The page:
• Report: #975120
Complaint Review:

Sonny Benudiz - Realtor - Keller Williams, Re-Max Reviews Complaints

  • Submitted: Wed, November 28, 2012
  • Updated: Thu, December 13, 2012

  • Reported By: Liz in Los Angeles — Los Angeles California United States of America
Sonny Benudiz - Realtor - Keller Williams, Re-Max Reviews Complaints
Studio City, CA Studio City, California United States of America

Sonny Benudiz - Realtor - Keller Williams, Re-Max Reviews Complaints Sonny Benudiz, Realtor, Keller Williams, Re-Max, Reviews, False, Complaints, Selecting a Listing Agent Sonny Benudiz Keller Williams Reviews False Complaints at Re-Max Selecting a Real Estate Agent Studio City, California

*Author of original report: Center for Foreclosure Prevention Team

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Sonny Benudiz - Realtor at Keller Williams Reviews False Complaints at Re-Max posted on Ripoff Report.  Sonny Benudiz follows all of the state and national real estate standards and has no complaints, since beginning in the industry in 1999. Sonny Benudiz recommends following these steps when selecting a real estate or listing agent.

Two of the biggest mistakes home sellers make when choosing a listing agent are selecting an agent solely based on:  Highest List Price for Your Home and Lowest Commission.

At first glance, a seller might say, "What? Are you nuts?" Because sellers want the highest possible price and to pay the least amount of commission. But those two criterion have very little to do with hiring a competent agent and, in many instances, are completely irrelevant. Let's look at why.

The Highest Suggested List Price

Agents can't tell you how much your home will sell for. That's a fallacy. A listing agent can show you comparable sales, pending sales and active sales. But YOU choose the sales price and a buyer will tell you if the price is right.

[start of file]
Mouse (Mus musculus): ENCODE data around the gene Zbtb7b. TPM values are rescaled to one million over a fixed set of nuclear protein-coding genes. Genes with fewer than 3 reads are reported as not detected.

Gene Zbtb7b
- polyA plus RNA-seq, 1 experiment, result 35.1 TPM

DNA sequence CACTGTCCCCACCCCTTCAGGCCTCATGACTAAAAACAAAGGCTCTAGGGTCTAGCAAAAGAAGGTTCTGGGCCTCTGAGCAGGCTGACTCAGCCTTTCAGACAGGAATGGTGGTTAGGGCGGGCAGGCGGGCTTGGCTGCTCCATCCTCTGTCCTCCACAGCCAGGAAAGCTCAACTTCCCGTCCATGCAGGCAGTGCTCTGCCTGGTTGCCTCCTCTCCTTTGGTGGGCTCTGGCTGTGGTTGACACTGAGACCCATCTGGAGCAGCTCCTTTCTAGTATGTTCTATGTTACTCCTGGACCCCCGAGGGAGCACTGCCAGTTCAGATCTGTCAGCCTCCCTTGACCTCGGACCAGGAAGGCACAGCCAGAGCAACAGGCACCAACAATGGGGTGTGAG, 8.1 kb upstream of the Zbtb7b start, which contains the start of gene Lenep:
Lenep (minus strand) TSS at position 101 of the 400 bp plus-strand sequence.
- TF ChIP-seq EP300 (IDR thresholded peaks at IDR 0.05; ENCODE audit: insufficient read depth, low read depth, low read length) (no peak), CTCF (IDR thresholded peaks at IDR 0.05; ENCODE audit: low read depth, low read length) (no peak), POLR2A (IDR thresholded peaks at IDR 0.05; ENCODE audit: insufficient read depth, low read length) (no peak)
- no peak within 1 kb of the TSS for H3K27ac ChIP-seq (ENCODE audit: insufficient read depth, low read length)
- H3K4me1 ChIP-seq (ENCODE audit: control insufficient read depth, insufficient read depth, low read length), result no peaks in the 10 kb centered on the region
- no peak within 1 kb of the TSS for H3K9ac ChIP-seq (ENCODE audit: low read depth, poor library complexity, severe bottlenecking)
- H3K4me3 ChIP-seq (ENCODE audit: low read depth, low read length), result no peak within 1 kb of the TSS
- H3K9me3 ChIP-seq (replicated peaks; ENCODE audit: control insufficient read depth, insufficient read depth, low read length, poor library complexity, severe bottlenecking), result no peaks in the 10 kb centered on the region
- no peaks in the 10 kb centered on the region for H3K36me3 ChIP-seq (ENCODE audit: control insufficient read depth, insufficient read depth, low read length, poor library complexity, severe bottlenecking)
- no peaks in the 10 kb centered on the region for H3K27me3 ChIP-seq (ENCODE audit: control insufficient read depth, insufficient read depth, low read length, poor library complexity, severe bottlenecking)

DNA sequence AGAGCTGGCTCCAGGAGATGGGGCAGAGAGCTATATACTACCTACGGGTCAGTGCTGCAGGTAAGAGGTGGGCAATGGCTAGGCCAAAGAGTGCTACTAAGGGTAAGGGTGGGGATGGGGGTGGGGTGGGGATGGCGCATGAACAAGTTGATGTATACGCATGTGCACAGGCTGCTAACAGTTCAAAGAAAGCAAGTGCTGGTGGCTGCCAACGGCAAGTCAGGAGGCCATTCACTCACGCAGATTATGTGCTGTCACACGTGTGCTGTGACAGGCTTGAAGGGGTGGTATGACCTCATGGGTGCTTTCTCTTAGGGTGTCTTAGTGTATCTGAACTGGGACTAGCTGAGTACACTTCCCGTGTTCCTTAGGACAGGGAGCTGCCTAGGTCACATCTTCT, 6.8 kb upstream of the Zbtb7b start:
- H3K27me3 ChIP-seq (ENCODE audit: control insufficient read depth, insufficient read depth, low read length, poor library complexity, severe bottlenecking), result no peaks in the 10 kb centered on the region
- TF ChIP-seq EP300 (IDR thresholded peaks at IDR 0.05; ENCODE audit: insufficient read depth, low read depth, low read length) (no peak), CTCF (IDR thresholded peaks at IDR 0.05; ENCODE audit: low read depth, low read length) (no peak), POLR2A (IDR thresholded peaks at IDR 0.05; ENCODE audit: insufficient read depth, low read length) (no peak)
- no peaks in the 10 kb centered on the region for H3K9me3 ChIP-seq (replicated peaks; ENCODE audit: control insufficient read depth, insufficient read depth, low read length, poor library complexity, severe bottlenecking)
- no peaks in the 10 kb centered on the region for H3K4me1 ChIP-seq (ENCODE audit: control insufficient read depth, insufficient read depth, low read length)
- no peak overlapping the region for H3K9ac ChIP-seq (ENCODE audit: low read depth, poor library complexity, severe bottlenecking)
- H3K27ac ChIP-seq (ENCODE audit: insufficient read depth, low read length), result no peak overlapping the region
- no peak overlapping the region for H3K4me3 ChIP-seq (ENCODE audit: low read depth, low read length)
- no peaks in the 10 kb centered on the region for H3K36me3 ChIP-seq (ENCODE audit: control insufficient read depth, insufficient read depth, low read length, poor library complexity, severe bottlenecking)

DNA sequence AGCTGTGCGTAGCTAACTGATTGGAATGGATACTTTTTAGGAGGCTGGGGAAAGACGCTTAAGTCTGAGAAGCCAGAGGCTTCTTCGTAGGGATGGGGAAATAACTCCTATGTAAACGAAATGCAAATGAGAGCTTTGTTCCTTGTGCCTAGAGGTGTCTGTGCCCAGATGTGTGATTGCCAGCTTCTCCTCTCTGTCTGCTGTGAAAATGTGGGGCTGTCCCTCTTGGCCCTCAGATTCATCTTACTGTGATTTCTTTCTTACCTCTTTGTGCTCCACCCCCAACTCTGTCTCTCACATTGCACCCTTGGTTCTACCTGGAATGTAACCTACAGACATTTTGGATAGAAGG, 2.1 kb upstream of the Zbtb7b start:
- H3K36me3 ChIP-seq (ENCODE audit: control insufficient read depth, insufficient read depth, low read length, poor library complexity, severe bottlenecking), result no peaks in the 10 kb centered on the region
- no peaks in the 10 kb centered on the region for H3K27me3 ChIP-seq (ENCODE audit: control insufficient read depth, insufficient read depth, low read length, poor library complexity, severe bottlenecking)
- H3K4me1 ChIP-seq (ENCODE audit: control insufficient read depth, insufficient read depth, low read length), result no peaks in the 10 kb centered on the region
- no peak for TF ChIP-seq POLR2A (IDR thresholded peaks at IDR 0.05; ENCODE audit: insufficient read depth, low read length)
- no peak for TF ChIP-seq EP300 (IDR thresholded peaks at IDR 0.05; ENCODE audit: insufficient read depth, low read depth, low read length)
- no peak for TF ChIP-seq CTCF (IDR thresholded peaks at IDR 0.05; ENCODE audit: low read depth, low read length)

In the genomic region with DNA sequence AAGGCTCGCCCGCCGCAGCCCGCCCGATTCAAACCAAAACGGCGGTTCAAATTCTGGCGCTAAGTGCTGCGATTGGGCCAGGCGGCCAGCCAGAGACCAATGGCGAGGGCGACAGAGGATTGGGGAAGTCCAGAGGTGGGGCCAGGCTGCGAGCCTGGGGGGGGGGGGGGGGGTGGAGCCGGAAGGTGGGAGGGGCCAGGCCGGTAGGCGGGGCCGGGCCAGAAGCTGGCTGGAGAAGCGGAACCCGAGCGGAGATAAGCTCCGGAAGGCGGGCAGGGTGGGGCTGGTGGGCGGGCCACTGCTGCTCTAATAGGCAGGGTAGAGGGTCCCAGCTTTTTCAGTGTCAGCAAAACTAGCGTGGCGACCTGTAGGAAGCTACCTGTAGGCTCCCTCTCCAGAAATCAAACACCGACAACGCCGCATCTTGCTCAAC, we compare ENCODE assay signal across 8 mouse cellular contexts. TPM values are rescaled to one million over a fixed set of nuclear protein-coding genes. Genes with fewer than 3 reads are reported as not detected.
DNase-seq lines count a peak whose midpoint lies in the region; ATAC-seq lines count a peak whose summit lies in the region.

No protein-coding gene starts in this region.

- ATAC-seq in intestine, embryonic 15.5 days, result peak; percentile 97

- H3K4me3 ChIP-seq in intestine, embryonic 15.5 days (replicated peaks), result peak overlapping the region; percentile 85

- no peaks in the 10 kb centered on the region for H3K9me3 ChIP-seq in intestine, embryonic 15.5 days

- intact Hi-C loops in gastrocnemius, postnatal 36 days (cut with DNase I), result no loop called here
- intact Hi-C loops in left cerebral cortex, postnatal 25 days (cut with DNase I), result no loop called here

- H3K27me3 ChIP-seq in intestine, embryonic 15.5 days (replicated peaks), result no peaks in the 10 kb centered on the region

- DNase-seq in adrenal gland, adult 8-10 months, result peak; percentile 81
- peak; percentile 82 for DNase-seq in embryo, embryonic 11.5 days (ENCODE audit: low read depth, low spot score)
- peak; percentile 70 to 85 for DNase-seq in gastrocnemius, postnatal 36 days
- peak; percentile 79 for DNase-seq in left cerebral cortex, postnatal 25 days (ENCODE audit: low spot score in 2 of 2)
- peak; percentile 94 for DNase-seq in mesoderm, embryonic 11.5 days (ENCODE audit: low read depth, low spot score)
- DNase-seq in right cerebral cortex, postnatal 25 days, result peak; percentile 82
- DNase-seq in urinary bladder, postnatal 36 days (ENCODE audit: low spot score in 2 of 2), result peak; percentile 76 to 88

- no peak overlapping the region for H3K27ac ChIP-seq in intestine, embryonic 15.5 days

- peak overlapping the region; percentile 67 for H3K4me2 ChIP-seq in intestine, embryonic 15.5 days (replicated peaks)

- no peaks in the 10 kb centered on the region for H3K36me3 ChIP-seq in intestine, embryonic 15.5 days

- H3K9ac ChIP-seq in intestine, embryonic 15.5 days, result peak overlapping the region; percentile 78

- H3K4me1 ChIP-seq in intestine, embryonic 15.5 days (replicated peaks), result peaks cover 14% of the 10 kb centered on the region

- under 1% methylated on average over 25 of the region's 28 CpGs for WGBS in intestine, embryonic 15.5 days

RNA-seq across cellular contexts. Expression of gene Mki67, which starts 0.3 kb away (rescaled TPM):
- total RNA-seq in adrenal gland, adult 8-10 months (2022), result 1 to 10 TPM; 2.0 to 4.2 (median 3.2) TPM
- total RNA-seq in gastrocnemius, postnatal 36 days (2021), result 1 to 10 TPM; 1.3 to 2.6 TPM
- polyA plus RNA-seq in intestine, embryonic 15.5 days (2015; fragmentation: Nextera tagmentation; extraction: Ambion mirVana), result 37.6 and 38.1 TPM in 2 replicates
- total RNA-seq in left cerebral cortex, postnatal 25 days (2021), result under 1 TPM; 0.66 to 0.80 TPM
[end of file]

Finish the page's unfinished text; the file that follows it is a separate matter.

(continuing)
To get the listing, some agents distort the truth.

    Since agents can't guarantee your sales price, the listing agent who suggests the highest price is probably untruthful. Ask the agent to show you numbers supporting that suggested list price. They probably won't have them or the home sales will be located in a different neighborhood.

    Look for a listing agent who gives you a range.

    There is always a price range. It might be apart $10,000 on the low-end versus the high, or the spread might be greater. Many factors determine the range, among which are location, temperature of the market and improvements.

    Pricing is an art.

    The best time for an offer is within the first 30 days on market. If the home is priced right, you'll get an offer. If it's priced too high, you might not get any showings at all; buyers will shun your home and you'll eventually end up reducing the price, leaving buyers wondering what's wrong with your house.

Should You Choose an Agent Based on Commission?

Real estate agents are not equal; each is unique. Remember about 10% of the agents do 90% of the business. Each has their own marketing techniques and advertising budget. By choosing an agent with a large advertising budget and company dollars to match it, you will gain greater exposure to the largest number of buyers, which is ideal. Reaching greater numbers of buyers equals better chances of a good offer.

    Why would an agent willingly work for less than competitors?

    There is always a reason why a broker or real estate agent would discount a real estate fee. Sometimes it's the only way the agent feels it's possible to compete in a highly competitive business, because the agent can't stand apart from the competition on service, knowledge or negotiation skills.

    If the sole benefit an agent brings to a table is a cheap fee, ask yourself why. Is the agent desperate for business or unqualified? Do you want to work with a desperate agent?

Sometimes full-service agents will negotiate a lower commission under special circumstances such as:

    You're buying a home and selling a home at the same time, giving both transactions to one agent.

    You're willing to do all the legwork, advertising, marketing, and pay for expenses related to the sale.

    You promise to refer more business to the agent, which would result in multiple transactions.

    You're selling more than one home.

    You don't have enough equity to pay a full commission.

    The agent accepts you as a pro bono case.

    The agent will lose the listing unless she matches a competitor's fee.

    The agent wants the signage (exposure to traffic) over charging a full commission.

If you are interviewing agents who offer similar services and can't decide between them, ask to see a track record of each agent's original list price and final sale numbers. Odds are the lowest-fee agent will show more price reductions and longer DOM. The difference between an agent who charges 5% and 6% is 1%. Ask yourself how you come out ahead if your price ends up being reduced 2% because you chose a lower-fee agent who could not afford to actively market your home.